Google is arguably one of the most innovative companies to launch in the
past century, but when it comes to social media, the company has found
it hard to keep up.

Time and time again, its attempts to build social products to compete
with the likes of Facebook and Twitter have come up short. But Google
isn’t ready to give up.

In fact, it appears that under new CEO Larry Page, Google is upping the ante. According to reports, Page sent a company-wide memo indicating that 25% of the annual bonus paid to Google employees will be based on the success of Google’s social initiatives.

According to the reports, Page goes so far as to state, “When we release products, try them and encourage your family and friends to do the same”.

Google, not surprisingly, is not commenting on the report. If it is true, however, it would raise questions about Larry Page’s strategy as Google’s new CEO.

Is social important? Yes. Does Facebook’s rise pose a threat to Google? Perhaps in some areas. But should Google, a profit-generating beast which generates close to $30bn in revenue each year mostly from search advertising, seek to tie a sizable portion of employee bonuses to social efforts most probably aren’t involved with? Probably not.

Far more important are the little things, like providing a higher level of customer support to paying customers.

Clearly, however, Google thinks social media is one area it has to compete in. But if Google thinks it can use force to coerce its employees to use its social products and expect them to be successful, it will learn a harsh lesson: when a company has to resort to a carrot/stick approach to convince its own employees to use its products, it has already failed.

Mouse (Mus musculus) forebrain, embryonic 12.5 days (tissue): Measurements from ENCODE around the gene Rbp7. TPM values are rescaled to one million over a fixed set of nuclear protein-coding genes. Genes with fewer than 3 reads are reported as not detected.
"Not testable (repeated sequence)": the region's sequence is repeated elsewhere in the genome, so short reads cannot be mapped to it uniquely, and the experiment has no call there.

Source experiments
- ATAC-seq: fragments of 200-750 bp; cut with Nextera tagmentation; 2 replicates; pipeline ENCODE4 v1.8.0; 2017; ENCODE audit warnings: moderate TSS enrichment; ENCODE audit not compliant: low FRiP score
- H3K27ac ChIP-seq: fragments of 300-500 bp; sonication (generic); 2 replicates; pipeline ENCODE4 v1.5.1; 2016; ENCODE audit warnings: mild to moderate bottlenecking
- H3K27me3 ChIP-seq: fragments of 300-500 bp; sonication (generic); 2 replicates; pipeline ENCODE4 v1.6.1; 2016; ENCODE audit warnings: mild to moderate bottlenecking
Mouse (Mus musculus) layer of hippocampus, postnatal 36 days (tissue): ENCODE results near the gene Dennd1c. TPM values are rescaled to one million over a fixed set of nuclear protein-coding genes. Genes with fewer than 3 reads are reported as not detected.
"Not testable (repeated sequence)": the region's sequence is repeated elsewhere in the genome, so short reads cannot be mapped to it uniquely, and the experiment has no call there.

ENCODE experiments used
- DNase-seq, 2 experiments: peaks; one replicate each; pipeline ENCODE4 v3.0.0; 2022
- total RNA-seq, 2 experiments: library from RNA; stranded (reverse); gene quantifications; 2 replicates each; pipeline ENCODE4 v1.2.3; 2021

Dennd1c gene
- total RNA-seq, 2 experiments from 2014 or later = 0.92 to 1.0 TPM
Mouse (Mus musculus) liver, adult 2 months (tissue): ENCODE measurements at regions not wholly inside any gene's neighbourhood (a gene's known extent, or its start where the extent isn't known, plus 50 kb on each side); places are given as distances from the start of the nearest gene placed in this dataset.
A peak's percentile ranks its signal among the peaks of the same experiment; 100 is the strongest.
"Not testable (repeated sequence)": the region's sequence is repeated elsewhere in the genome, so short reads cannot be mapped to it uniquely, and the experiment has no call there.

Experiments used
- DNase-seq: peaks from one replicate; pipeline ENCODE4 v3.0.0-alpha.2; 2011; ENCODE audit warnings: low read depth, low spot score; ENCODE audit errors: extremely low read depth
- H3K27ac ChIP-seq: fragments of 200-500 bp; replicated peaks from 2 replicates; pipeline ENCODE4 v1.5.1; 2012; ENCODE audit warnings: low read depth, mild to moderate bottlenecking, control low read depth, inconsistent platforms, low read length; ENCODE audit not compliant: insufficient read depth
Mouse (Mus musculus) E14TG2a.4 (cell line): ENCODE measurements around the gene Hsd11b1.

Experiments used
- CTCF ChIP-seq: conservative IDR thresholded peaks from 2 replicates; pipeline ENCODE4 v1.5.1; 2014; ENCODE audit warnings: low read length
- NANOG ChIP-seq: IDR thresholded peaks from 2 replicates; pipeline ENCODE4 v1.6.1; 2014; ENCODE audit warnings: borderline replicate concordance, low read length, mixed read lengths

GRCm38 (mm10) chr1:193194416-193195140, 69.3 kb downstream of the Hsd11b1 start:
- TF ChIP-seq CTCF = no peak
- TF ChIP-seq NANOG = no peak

Notwithstanding the fact that Google’s focus on social is looking more and more like an illogical, unhealthy obsession, the company should consider that a better approach to social media product development would be to rethink who it hires to build the products.

Last week, Page reorganized Google’s leadership and appointed Vic Gundotra to be SVP of Social. Gundotra, previously VP of Engineering, has been with Google since 2007, and before that was at Microsoft for more than a decade. He was involved with Google’s ill-fated Buzz product launch, which may have been Google’s ‘Microsoft Moment, and he’s basically been leading Google’s social efforts since mid-2010.

I think it’s fair to say that since that time, Google has lost ground to Facebook, so it’s unclear why Page believes he can continue turning to the same people and get different results.

Obviously, beating Facebook is going to be hard for Google to do, and if it is even possible, it won’t happen overnight. But Google’s engineering-driven (and homogenous) culture is probably a big part of the reason Google has struggled to build social products the public loves, and it seems that under Page, the Google culture isn’t going to change — it’s only getting more geeky.

For employees not involved with social whose bonuses are now apparently tied to social, that may be a scary thought.